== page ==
In third through fifth grade, history, geography, politics and culture take center stage, explored respectively through yearlong studies centering on immigration, early American history and ancient civilizations. In third grade, the focus on immigration introduces students to the myriad ways in which immigration has historically shaped America leading to the creation of a more diverse and democratic society. Immigration is presented as individual journeys and as the movement of people both voluntary and forced. Students research their own family histories developing personal connections to the narratives they read in textbooks. Throughout the study, students are encouraged to view immigration through a critical and empathetic lens, questioning both the human costs while appreciating the immigrants’ hope and desire for a better life. The study of immigration serves as a vehicle for introducing world geography and map reading skills. The study culminates in a powerful experiential stimulation of the immigrant entry into Ellis Island followed by a field trip to Ellis Island. The year long focus on early American history in fourth grade introduces children to the thirteen colonies with an emphasis on Pennsylvania, the Revolutionary War, the Constitution and the U.S. government, westward expansion, and the Civil War. Utilizing social studies texts, written and primary source visual materials, and fiction, children are encouraged to think critically, pose questions, and engage in debate, as they learn basic skills, including summarizing, outlining, note taking, and test preparation. Taking advantage of our location in and around multiple historical sites, field trips take a prominent role, offering unique opportunities for children to make real-life connections to American history. Field trips include Valley Forge Park, Independence Hall and The Liberty Bell, historic houses of worship, Gettysburg, and Lancaster. The science of archaeology and the study of ancient civilizations is the focus of fifth grade, framed around the related questions of what defines a civilization and what are the common elements of all cultures, both ancient and modern. Geography focuses on the themes of topography, human interaction with the environment, and the interaction among different populations and cultures. Historical facts are presented and discussed along with the means by which this information was discovered by archaeologists. To help children understand the work of archaeologists, at the beginning of the year students participate in a half-day conference exploring the field then participate in a simulated “dig” collecting artifacts, which they analyze to discern their use and what they say about the culture. The social studies program is designed to help students understand common elements of all cultures, appreciate the accomplishments and contributions of ancient civilizations, and develop a sense of historical perspective, while widening their view of the world through history.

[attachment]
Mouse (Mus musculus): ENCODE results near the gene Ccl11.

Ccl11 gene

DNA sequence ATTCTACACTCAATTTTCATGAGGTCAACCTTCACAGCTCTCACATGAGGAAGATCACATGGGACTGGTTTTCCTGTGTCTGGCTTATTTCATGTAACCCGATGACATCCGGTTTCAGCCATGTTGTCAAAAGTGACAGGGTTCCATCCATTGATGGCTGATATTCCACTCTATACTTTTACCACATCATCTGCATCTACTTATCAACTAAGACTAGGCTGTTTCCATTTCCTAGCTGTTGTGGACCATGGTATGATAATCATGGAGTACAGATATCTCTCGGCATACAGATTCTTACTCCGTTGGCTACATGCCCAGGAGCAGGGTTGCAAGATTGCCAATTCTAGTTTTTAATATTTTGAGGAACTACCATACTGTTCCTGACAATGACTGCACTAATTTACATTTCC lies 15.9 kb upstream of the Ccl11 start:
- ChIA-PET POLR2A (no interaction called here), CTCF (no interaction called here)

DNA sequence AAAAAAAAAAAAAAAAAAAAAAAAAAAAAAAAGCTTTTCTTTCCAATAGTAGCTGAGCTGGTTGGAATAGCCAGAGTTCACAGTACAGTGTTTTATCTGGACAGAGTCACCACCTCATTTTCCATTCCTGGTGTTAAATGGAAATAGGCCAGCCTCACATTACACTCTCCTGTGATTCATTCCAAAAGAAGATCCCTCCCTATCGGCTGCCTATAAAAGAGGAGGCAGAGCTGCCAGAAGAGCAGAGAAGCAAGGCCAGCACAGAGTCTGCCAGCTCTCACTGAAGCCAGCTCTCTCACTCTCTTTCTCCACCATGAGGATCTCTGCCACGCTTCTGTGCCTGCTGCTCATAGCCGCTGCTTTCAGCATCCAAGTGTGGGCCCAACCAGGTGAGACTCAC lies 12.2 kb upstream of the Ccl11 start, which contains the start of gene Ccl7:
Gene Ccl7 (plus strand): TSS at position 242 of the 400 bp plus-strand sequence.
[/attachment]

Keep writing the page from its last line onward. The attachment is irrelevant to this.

• Science in Lower School

    The Shipley Lower School science program incorporates a spiral curriculum exploring topics in the physical, life and earth sciences. Particular attention is paid to the study of nature and issues of sustainability anchored in the natural environs in and around the Lower School Campus. Hands on activities, experiments and observations of the natural world are at the core of the curriculum, harnessing children’s inherent curiosity and inquisitiveness as they explore natural phenomena, discover scientific principles, and develop an appreciation of nature. Children concurrently explore what it means to be a scientist, internalizing the basic science process skills of observation, classification, measurement, prediction, testing, forming a hypothesis, theory building, and recording and sharing information.